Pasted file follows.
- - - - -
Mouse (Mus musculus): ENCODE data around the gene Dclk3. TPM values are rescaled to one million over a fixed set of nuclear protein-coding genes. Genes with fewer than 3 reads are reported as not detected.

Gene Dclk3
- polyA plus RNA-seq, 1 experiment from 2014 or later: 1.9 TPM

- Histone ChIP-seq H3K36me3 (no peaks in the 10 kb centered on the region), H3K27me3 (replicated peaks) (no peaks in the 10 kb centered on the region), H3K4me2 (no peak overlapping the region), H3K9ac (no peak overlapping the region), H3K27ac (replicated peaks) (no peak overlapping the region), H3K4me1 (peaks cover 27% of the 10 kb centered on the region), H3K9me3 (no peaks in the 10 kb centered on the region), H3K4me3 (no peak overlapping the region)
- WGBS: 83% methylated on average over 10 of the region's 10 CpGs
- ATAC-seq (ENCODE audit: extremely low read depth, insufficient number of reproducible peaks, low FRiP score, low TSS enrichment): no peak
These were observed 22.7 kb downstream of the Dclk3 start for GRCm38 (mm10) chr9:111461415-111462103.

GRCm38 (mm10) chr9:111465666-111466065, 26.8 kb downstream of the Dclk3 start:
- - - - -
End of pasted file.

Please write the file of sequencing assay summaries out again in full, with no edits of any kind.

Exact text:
Mouse (Mus musculus): ENCODE data around the gene Dclk3. TPM values are rescaled to one million over a fixed set of nuclear protein-coding genes. Genes with fewer than 3 reads are reported as not detected.

Gene Dclk3
- polyA plus RNA-seq, 1 experiment from 2014 or later: 1.9 TPM

- Histone ChIP-seq H3K36me3 (no peaks in the 10 kb centered on the region), H3K27me3 (replicated peaks) (no peaks in the 10 kb centered on the region), H3K4me2 (no peak overlapping the region), H3K9ac (no peak overlapping the region), H3K27ac (replicated peaks) (no peak overlapping the region), H3K4me1 (peaks cover 27% of the 10 kb centered on the region), H3K9me3 (no peaks in the 10 kb centered on the region), H3K4me3 (no peak overlapping the region)
- WGBS: 83% methylated on average over 10 of the region's 10 CpGs
- ATAC-seq (ENCODE audit: extremely low read depth, insufficient number of reproducible peaks, low FRiP score, low TSS enrichment): no peak
These were observed 22.7 kb downstream of the Dclk3 start for GRCm38 (mm10) chr9:111461415-111462103.

GRCm38 (mm10) chr9:111465666-111466065, 26.8 kb downstream of the Dclk3 start: